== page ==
6. In Civil Revision Application No. 58 of 2012 Mr. Wachasunder, the learned counsel for the applicant, submits that in view of the provisions of Sections 17 and 34 of the Act and Section 47 of the Sale of Goods Act the suit was not maintainable as the plaintiff has a remedy to appear in the proceedings under the Act to put his claim. He relies on the ratio in the case of United Bank of India Vs. Satyawati Tondon, reported in (2010) 8 SCC 110 : [2010(5) ALL MR 902 (S.C.)].
7. It is to be noted that the plaintiff is unsecured creditor claiming the price of the goods sold by him. In the circumstances, though he can invoke his right under Section 17 of the Act to appear in the proceedings under the Act to lay claim he has also independent right to sue the borrower. The provisions of Section 34 of the Act would show that Civil Court would have no jurisdiction in respect of any matter which Debts Recovery Tribunal or Appellate Tribunal is empowered by or under the Act to determine the issue. However, Civil Court's jurisdiction for grant of decree for recovery of money is nowhere barred by the provisions of the Act.
8. In the case of United Bank vs Satyawati, [2010(5) ALL MR 902 (S.C.)] (cited supra) a guarantor of the secured borrower has filed writ petition challenging proceeding against him initiated by the Bank under the Act and in those circumstances, in paragraph 42, as relied by the learned counsel Mr. Wachasunder, following observations were made :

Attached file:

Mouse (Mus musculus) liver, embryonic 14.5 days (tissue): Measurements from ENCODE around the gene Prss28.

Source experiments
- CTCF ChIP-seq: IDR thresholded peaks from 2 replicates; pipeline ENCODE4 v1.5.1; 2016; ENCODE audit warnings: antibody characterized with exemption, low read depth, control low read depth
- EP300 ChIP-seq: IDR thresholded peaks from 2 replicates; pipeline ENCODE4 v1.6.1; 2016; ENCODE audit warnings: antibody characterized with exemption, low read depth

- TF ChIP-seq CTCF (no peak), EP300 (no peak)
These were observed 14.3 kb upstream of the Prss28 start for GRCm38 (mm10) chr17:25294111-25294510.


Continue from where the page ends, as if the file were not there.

"42. There is another reason why the impugned order should be set aside. If Respondent No.1 had any tangible grievance against the notice issued under Section 13(4) or action taken under Section 14, then she could have availed remedy by filing an application under Section 17(1). The expression "any person" used in Section 17(1) is of wide import. It takes within its fold, not only the borrower but also the guarantor or any other person who may be affected by the action taken under Section 13(4) or Section 14. Both, the Tribunal and the Appellate Tribunal are empowered to pass interim orders under Sections 17 and 18 and are required to decide the matters within a fixed time schedule. It is thus evident that the remedies available to an aggrieved person under the SARFAESI Act are both expeditious and effective."
Those observations are not applicable in the present case for the reasons already forwarded. Therefore, the application of the applicants in Civil Revision Application No. 58 of 2012 is rightly dismissed by the learned trial court.
9. As regards Civil Revision Application No.92 of 2012, as admittedly defendant No.3 is a secured creditor who has taken action under the Act and even the property is sold before filing of the suit. The defendant No.3 i.e. present applicant, therefore, was not a necessary party or even a proper party in the claim of unpaid purchase price of the goods between the plaintiff and defendant Nos.1 and 2. In those circumstances, the learned trial Court ought to have allowed the application. In the result the following order.
i. Civil Revision Application No. 58 of 2012 is hereby dismissed without any order as to costs.
ii. Civil Revision Application No. 92 of 2-12 is hereby allowed.
iii. The order passed by the learned trial Court in Application at Exh.23 is hereby set aside and instead the plaint is rejected as regards defendant No.3 only.
Both the civil revision applications are thus disposed of without any order as to costs.